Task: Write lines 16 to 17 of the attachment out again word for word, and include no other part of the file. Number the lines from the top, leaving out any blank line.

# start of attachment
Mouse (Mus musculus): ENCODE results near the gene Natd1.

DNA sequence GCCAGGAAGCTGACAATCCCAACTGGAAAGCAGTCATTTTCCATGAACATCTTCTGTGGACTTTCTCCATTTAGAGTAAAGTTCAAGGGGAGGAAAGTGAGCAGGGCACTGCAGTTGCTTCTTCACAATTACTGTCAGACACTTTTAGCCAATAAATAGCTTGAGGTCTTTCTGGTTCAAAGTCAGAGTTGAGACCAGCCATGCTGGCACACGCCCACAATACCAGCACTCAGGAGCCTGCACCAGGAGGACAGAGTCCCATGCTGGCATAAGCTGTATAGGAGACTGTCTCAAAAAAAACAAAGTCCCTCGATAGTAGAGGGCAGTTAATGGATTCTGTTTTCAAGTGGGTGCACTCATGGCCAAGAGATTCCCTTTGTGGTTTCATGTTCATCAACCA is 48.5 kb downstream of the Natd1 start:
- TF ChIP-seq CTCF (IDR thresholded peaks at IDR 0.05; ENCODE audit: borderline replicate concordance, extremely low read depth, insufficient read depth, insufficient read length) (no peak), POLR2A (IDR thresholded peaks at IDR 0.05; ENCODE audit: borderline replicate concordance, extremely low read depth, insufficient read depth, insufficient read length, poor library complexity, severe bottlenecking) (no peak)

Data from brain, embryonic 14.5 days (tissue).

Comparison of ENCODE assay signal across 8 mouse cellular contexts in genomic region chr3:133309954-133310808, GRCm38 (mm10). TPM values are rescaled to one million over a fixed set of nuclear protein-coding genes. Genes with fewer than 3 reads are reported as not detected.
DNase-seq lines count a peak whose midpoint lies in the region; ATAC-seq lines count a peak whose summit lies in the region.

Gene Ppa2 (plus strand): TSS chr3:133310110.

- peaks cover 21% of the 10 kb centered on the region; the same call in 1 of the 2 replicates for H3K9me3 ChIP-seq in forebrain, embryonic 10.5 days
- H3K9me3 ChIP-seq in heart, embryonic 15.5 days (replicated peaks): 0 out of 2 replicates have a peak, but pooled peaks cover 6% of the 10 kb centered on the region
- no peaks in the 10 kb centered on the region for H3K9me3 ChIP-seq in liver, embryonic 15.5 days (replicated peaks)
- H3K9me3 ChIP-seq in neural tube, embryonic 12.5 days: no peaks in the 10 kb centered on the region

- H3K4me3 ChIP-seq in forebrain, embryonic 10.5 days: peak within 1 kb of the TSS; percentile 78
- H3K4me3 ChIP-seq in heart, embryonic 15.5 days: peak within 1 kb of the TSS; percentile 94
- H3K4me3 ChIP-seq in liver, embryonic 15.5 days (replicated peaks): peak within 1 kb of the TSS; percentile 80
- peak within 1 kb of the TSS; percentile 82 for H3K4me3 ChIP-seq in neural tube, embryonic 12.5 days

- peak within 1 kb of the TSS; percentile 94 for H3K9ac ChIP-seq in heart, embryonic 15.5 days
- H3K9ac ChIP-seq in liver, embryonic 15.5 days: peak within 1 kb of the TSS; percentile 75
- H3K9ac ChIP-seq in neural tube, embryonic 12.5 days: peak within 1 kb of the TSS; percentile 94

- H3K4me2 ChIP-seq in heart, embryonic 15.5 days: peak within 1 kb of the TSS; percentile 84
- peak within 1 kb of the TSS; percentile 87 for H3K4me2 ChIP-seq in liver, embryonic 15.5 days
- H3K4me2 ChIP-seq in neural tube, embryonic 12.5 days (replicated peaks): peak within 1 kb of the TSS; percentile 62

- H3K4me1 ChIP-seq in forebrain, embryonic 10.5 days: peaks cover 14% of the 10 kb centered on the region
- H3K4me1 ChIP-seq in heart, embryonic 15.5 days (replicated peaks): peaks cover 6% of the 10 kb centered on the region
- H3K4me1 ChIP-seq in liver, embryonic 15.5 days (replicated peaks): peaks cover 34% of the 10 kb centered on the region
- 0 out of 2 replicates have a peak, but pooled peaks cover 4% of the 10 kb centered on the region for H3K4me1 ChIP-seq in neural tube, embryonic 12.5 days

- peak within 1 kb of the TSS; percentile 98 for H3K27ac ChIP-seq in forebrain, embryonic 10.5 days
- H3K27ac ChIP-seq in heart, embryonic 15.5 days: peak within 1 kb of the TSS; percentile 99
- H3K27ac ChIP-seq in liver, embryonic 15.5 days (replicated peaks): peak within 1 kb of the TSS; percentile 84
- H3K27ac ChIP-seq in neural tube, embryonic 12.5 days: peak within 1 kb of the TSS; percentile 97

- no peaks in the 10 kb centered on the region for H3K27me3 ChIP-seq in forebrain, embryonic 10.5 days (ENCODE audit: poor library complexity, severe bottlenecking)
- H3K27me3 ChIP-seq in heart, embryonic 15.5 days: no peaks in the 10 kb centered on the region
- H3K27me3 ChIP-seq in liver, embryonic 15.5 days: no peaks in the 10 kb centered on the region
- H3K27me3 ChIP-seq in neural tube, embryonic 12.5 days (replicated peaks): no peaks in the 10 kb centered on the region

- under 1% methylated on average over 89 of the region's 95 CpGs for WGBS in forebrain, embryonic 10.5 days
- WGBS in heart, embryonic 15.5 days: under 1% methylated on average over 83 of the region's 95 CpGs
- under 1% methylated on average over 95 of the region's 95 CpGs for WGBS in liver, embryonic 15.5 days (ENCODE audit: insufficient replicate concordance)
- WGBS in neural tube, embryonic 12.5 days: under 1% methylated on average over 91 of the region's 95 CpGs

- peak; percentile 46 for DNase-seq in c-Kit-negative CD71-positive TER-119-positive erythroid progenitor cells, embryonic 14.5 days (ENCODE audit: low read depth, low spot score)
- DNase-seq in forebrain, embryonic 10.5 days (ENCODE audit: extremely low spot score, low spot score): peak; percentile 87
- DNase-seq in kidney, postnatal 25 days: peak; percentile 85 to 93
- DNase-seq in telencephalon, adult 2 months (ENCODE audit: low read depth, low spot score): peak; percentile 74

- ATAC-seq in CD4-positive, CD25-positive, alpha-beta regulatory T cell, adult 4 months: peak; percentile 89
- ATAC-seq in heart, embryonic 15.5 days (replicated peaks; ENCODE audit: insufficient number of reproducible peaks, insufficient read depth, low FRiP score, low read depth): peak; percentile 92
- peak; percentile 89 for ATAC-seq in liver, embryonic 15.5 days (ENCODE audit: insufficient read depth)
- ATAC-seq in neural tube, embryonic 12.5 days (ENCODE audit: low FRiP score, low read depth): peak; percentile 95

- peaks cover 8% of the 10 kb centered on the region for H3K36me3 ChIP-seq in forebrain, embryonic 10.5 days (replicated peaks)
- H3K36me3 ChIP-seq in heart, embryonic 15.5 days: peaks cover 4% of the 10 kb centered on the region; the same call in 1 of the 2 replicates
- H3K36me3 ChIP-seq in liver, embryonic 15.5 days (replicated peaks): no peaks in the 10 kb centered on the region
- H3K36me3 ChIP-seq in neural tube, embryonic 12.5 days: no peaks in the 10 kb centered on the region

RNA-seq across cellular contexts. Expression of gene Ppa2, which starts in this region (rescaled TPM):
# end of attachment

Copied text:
- peak within 1 kb of the TSS; percentile 94 for H3K9ac ChIP-seq in heart, embryonic 15.5 days
- H3K9ac ChIP-seq in liver, embryonic 15.5 days: peak within 1 kb of the TSS; percentile 75